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Opinion

Gabe's Gripes: The art of forgiving

A little civility goes a long, long way. Being polite is a standby of society that seems to lose ground with every passing year, giving out to the torrent of spoiled, self-centered banter of the people on such reality shows as Jersey Shore or (90's throwback!) The Real World....more >>

Letter to the Editor: Frustrated by safety path

Dear Editor, How will the Orion Township Board ever accomplish anything if they play possum anytime there is any confrontation from the public? For three years this Board, OHM Engineering and the Safety path committee has been discussing the expansion of safety paths along Indianwood Road....more >>

Letter to the Editor: Vote for real democracy

Dear Editor, It has been said that money can buy elections. I hope that won't be the case in November. Please join me in vowing to carefully research the issues and candidates (using unbiased news sources and avoiding propaganda) and to make compassionate and informed decisions when voting....more >>

Stand for the American worker

Dear Editor, Many years ago, the wealthy paid taxes, and unions made sure they paid workers a decent, living wage. And they were still wealthy. But the unions started to lose power and wages started to go down....more >>

Don't Rush Me

Gas prices really bum me out . . . so who do I blame?

Evil corporate types or an over-stepping, tyrannical buzz-kill government?

Has anybody ever done a study of the infrastructure the American petroleum pipeline? I swear there is at least one a year that bursts, blows or leaks and it is always a fast acting leak, too....more >>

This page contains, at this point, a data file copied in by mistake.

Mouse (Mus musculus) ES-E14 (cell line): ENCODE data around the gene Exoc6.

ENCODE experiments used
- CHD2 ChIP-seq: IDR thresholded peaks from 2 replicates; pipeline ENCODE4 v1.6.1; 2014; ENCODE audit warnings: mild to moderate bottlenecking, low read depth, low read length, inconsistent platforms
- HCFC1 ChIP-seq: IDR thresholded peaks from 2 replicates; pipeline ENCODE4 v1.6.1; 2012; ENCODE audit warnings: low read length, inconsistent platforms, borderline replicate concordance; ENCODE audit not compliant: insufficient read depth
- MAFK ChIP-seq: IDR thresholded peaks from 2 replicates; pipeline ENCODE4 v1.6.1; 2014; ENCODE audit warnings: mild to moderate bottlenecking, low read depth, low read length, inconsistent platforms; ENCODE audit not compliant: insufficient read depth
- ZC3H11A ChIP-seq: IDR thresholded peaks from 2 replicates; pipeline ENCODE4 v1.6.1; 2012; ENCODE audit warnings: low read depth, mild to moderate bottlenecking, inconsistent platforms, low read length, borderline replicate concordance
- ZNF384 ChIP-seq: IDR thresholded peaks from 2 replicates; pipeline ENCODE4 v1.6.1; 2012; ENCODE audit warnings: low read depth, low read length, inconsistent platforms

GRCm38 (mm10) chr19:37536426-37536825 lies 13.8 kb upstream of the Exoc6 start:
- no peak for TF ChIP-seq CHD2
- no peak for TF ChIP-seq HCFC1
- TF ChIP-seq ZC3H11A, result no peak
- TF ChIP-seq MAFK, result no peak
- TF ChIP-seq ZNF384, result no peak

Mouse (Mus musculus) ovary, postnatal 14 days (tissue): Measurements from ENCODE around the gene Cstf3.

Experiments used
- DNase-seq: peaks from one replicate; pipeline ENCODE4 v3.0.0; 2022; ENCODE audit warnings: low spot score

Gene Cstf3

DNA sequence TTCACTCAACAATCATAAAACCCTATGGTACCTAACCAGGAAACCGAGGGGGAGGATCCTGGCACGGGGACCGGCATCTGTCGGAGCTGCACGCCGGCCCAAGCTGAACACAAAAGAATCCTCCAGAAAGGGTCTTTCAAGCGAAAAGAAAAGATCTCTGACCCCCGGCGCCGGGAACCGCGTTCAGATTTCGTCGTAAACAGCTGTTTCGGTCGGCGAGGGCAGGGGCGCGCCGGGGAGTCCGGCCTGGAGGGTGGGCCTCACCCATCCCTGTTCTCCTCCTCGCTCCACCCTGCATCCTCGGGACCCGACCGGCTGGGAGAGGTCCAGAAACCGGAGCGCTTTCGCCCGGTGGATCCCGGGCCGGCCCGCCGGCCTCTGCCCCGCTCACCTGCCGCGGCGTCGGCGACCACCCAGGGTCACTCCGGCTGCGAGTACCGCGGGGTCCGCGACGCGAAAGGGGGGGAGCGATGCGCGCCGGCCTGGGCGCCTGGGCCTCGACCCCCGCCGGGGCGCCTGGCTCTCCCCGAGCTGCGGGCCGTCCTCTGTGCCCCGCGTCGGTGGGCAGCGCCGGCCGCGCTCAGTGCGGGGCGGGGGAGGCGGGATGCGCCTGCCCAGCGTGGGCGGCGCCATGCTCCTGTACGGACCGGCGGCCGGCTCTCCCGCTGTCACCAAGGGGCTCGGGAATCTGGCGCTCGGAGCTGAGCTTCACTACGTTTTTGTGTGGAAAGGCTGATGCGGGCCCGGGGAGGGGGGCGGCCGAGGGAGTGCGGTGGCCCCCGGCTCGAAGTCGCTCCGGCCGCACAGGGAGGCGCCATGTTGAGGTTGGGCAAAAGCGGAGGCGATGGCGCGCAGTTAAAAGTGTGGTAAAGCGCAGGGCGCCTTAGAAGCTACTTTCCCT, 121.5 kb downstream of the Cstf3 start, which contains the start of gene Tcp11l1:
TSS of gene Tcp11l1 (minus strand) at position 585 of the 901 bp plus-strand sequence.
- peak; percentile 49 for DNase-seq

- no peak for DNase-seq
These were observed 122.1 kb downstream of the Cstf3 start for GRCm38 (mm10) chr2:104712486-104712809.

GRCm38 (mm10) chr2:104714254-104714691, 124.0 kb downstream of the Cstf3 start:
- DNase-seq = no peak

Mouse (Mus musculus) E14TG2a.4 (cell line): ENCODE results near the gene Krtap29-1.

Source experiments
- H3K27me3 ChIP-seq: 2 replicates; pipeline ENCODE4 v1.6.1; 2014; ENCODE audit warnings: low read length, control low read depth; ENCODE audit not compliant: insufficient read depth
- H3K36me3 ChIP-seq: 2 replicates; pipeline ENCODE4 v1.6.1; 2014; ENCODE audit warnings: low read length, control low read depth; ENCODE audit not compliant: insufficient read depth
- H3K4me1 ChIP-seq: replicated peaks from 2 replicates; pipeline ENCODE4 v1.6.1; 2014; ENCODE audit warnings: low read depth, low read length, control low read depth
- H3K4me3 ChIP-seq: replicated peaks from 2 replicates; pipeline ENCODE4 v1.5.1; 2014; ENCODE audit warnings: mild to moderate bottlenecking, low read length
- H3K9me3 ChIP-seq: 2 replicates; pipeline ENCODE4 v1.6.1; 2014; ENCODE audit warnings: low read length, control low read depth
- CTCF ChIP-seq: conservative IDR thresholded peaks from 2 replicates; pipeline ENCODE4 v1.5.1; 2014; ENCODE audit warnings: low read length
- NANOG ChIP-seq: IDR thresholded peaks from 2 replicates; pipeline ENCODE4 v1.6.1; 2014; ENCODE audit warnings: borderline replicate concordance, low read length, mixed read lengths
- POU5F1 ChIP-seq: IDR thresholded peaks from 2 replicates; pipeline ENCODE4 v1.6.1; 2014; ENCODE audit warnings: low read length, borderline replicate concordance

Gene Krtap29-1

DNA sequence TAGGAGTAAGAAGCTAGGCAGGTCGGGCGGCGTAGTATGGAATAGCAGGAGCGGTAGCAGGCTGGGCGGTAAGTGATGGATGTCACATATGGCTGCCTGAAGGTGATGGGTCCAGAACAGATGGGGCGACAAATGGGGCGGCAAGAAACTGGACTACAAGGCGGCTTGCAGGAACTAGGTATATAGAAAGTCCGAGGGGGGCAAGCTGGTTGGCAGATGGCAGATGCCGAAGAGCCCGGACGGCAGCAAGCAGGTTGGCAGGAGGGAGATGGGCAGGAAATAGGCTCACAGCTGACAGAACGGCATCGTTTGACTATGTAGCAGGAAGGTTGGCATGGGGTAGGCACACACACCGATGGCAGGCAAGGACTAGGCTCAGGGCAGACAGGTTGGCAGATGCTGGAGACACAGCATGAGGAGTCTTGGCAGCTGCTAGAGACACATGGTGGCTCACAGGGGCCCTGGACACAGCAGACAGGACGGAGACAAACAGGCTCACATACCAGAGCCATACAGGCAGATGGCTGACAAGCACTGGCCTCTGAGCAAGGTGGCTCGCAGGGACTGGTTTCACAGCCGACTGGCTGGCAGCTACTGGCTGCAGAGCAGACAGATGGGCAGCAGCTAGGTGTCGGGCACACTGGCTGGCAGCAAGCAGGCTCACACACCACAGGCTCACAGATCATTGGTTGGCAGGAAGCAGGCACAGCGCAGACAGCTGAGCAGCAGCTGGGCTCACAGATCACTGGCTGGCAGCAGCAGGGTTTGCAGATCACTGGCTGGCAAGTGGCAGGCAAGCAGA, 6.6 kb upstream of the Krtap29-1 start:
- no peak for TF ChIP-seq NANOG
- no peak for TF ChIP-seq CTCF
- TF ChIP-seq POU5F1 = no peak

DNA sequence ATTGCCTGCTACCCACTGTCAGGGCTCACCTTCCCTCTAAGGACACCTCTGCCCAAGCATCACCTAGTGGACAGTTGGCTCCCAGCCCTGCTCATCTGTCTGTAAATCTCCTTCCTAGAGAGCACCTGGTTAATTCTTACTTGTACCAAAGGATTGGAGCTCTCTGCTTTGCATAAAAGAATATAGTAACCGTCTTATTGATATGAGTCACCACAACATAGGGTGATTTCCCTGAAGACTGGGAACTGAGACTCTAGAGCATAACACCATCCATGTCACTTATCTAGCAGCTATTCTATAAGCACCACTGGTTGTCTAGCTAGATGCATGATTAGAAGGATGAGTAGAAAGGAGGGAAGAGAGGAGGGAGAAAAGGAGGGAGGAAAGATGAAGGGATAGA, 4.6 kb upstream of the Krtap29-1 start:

Jim's Jottings

Three stories to warm the cockles of your heart

Story Number 1 One late afternoon of our many hot days I decided to dangle my legs in our pool, just for kicks. Our 12-year-old grandkids were also in the pool with their dad. They were throwing a basketball at me so it would hit and splashed my face....more >>

Don't Rush Me

Our 'deteriorating electrical distribution system'

or . . . The Rise of Ion Rush

Last week I surmised I may have been transmuted into some sort of electrical super-freak -- in eight days I lost two computers, a TV and a car battery. The only thing in common with these electrical devices, as far as I could tell, was they all were touched by me....more >>

Wendi's Word A column by Wendi Reardon

Vacation's over

The notebooks are stacked high in boxes, crates are full of crayons and folders. It's time to get back to school again. Do you remember when you would go back to school after summer vacation and share how you spent your vacation? Well, in the good spirit of going back to school and the fall athletic season officially starting this week I will be the first to share....more >>

Letter to the Editor

Clarkston Farm and Garden Club appreciates help

Dear Editor, The Clarkston Farm and Garden Club thanks the wonderful gardeners of our community, Karen Wiltfang, Liz and Mike Doyle, Russ and Paula Jones, Candace and Dick Payne, Lynette and Joe Fioroni, and Pat and Nathan Chase for opening their gardens for the 2012 Garden Walk....more >>

Letter to the Editor

No petition to end cityhood, but discussion welcome

Dear Editor, I am positive that Clarkston and the experience of living in what is now the City of the Village of Clarkston would not be lessened and could be greatly improved if the Village of Clarkston were to rejoin Independence Township and no longer be a city, if the city government was shaken off....more >>
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Born July 30th
1857: Thorstein Veblen, economist and sociologist (The Theory of the Leisure Class).
1863: Henry Ford, founder of the Ford Motor Company.
1889: Casey Stengel, New York Yankees manager.
1898: Henry Moore, English sculptor.
1909: C. Northcote Parkinson, historian and author.
July 30th
in history
1799: The French garrison at Mantua, Italy, surrenders to the Austrians.
1864: In an effort to penetrate the Confederate lines around Petersburg, Va. Union troops explode a mine underneath the Confederate trenches but fail to break through. The ensuing action is known as the Battle of the Crater.
1919: Federal troops are called out to put down Chicago race riots.
1938: George Eastman demonstrates his color motion picture process.
1940: A bombing lull ends the first phase of the Battle of Britain.